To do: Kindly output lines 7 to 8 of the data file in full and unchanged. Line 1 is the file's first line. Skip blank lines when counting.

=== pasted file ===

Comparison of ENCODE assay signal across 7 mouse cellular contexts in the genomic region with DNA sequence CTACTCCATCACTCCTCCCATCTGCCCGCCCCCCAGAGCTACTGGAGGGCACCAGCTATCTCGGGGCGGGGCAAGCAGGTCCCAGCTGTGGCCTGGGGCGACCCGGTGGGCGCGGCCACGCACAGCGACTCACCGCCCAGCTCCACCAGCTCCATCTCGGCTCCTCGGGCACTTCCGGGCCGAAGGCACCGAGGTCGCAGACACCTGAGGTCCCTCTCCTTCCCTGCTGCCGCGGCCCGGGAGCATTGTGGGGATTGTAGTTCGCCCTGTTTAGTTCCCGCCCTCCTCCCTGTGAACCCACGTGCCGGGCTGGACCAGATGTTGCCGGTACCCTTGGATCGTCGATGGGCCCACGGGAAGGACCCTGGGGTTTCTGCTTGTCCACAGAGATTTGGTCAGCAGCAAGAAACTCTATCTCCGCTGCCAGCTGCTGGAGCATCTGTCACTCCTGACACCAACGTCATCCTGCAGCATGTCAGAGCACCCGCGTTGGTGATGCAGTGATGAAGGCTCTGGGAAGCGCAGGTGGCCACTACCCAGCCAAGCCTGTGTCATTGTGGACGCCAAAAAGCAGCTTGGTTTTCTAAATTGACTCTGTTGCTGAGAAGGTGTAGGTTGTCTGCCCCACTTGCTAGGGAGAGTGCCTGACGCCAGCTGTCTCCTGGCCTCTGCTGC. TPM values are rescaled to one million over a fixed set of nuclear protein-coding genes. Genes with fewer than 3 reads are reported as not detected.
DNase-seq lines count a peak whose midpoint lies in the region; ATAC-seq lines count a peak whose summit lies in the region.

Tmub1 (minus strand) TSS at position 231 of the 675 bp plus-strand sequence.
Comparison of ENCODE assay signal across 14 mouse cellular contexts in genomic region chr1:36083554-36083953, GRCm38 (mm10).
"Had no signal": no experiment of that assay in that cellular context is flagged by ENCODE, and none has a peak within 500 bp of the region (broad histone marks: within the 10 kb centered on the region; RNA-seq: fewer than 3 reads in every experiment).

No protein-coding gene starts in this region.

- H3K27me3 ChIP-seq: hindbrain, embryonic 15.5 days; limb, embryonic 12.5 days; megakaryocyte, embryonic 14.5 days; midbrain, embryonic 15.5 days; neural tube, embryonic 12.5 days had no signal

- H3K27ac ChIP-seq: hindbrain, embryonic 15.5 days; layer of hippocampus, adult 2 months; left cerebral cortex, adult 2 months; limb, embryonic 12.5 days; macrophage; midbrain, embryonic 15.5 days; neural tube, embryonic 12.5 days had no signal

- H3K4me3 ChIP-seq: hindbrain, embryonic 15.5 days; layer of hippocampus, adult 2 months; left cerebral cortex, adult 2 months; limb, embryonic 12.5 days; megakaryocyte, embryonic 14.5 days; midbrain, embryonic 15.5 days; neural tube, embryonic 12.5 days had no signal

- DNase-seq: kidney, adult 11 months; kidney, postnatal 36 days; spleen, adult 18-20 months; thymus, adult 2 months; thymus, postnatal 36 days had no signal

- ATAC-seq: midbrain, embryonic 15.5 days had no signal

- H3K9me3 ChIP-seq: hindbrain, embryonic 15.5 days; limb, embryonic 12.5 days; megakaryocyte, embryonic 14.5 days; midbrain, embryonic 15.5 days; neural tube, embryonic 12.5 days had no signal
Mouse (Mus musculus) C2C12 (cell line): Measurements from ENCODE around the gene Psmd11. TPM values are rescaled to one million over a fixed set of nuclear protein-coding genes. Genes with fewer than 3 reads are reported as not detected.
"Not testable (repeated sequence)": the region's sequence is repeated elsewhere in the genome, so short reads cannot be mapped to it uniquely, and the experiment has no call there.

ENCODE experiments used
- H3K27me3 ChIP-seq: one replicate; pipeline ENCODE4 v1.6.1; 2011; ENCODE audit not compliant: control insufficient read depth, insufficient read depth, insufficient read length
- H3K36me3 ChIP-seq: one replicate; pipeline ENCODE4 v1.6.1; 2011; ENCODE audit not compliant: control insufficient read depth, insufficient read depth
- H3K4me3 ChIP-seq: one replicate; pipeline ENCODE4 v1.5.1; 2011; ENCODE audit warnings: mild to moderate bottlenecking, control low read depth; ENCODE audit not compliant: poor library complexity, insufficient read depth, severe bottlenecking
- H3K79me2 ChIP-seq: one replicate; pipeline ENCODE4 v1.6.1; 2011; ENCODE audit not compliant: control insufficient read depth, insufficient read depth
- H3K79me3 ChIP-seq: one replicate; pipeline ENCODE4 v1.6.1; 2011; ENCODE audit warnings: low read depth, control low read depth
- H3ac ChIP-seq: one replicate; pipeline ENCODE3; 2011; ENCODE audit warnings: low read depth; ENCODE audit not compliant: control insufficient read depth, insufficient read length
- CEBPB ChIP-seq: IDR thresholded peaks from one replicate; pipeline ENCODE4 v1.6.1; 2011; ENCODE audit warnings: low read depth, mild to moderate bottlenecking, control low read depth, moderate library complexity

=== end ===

- H3K27me3 ChIP-seq: hindbrain, embryonic 15.5 days; limb, embryonic 12.5 days; megakaryocyte, embryonic 14.5 days; midbrain, embryonic 15.5 days; neural tube, embryonic 12.5 days had no signal

- H3K27ac ChIP-seq: hindbrain, embryonic 15.5 days; layer of hippocampus, adult 2 months; left cerebral cortex, adult 2 months; limb, embryonic 12.5 days; macrophage; midbrain, embryonic 15.5 days; neural tube, embryonic 12.5 days had no signal